Any successful international agreement relies on trust. Though the models for facing terrorism have continued to evolve, Mr. Filson believes that the primary problem with the current Countering Violent Extremism (CVE) model is that it is still based on the presumption that the problem is distant from the United States, and it is clear to others with whom we are dealing that the CVE model is oriented to benefit our national interests and not theirs. The CVE action agenda, according to Filson, is missing the global drivers of extremism, support for oppressive aggressive regimes, the availability of arms in the arms industry, and the perceived and real understanding of cultural dominance. Mr. Filson said that the United States has to focus on the dialogue and narrative it presents and where we stand as a nation in opposition to the narrative being projected by recruiters of violent extremists.
Dr. Stefania Piffanelli, Deputy Director of the United Nations Information Center, also spoke on the panel to discuss the United Nations’ peace and security setup, its weaknesses and what lies ahead. Dr. Piffanelli believes that the United Nations has to look at what has worked in the past, what has not, and what can be done to refine their tools to move forward.
The final panel, moderated by IWP Professor Albert Santoli, addressed the crisis management problem in the Middle East by looking at solutions on the ground. Colonel Michael Dziedzic (ret.), who currently serves as a Fellow at the World Engagement Institute, centered his discussion on the question of whether the United States will have an effective peace implementation when wars in Middle East end. The United Nations and the United States must improve in anticipating a peace process so that they can help places like Syria and those in the Middle East set themselves up for success. Dr. Dziedzic believes that states where criminals run rampant are the heart of fragility and conflict and their criminalization prevents a peaceful resolution.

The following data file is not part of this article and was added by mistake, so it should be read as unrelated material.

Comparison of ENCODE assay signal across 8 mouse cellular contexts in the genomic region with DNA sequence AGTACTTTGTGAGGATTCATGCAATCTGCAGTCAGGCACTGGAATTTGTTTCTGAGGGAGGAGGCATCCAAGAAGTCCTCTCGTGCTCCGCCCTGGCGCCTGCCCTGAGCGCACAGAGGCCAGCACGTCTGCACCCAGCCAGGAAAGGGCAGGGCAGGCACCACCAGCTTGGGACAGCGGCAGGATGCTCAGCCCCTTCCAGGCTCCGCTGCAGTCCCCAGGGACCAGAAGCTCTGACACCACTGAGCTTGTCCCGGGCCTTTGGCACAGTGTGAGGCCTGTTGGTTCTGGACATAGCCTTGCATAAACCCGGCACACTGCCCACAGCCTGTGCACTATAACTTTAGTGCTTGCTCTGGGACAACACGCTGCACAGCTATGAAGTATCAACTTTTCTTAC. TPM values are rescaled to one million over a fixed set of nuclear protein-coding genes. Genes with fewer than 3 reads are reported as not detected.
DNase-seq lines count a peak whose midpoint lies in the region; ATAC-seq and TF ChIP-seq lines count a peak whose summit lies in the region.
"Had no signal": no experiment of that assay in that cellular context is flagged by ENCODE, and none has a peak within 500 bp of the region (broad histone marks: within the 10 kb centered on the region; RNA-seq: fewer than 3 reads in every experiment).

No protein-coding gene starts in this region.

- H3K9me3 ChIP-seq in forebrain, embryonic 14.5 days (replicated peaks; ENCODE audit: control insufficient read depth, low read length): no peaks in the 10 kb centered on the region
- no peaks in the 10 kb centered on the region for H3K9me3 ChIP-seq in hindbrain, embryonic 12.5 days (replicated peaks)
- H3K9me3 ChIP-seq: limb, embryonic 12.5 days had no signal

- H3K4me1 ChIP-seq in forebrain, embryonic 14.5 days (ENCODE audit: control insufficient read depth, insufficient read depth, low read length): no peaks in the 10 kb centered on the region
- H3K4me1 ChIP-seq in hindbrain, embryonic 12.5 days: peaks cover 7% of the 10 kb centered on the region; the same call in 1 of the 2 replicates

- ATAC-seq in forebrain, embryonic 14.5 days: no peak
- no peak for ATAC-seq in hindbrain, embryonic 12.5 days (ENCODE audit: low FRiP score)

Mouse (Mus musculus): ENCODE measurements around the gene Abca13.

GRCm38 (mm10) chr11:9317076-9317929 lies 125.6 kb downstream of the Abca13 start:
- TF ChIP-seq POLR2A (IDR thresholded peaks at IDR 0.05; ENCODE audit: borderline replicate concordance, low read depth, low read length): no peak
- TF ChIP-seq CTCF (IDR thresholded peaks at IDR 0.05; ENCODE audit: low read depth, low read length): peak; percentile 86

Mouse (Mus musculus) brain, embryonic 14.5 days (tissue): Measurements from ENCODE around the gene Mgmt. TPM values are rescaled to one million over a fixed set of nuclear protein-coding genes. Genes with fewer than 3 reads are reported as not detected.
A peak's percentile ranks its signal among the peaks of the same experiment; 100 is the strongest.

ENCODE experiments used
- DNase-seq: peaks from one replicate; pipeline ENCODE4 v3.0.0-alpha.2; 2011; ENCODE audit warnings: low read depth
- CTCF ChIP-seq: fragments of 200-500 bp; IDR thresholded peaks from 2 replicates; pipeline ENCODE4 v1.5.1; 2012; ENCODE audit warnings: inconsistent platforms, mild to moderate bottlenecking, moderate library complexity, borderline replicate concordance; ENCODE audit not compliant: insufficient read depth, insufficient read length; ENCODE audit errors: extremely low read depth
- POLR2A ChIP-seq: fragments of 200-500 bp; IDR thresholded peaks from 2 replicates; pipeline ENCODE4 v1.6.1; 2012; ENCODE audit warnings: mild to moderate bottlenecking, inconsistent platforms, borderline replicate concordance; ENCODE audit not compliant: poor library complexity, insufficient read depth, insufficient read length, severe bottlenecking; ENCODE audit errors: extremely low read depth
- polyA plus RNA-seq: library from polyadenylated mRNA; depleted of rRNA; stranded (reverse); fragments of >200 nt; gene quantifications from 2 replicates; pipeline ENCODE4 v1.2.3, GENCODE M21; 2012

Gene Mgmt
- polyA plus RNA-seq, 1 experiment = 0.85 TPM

David Weiss, President and CEO of Global Communities discussed some of the on-the-ground level efforts to alleviate the humanitarian crisis happening in the Middle East and some of the constraints of trying to provide aid in that region. The issue of funding, according to Mr. Weiss, is one of the most important issues, especially since the number of disasters worldwide, both natural and manmade, have been exceptionally high, and the number of refugees and displaced persons because of those disasters has increased dramatically. Unlike most humanitarian aid “truck and chuck” systems of supplying those in need with food and water, Weiss and other NGOs do not have the same access to those in need in Syria and instead focus on early recovery and resistance to extremists, criminals and violence. Mr. Weiss argued that while it is difficult to go from relief to recovery, as Colonel Holshek mentioned, the preparation to begin with early recovery must begin immediately.
Mohammed Alaa Ghanem, Director of Government Relations and Strategist at the Syrian American Council, gave concluding remarks during the event’s reception sponsored by UNA-NCA Human Rights Committee.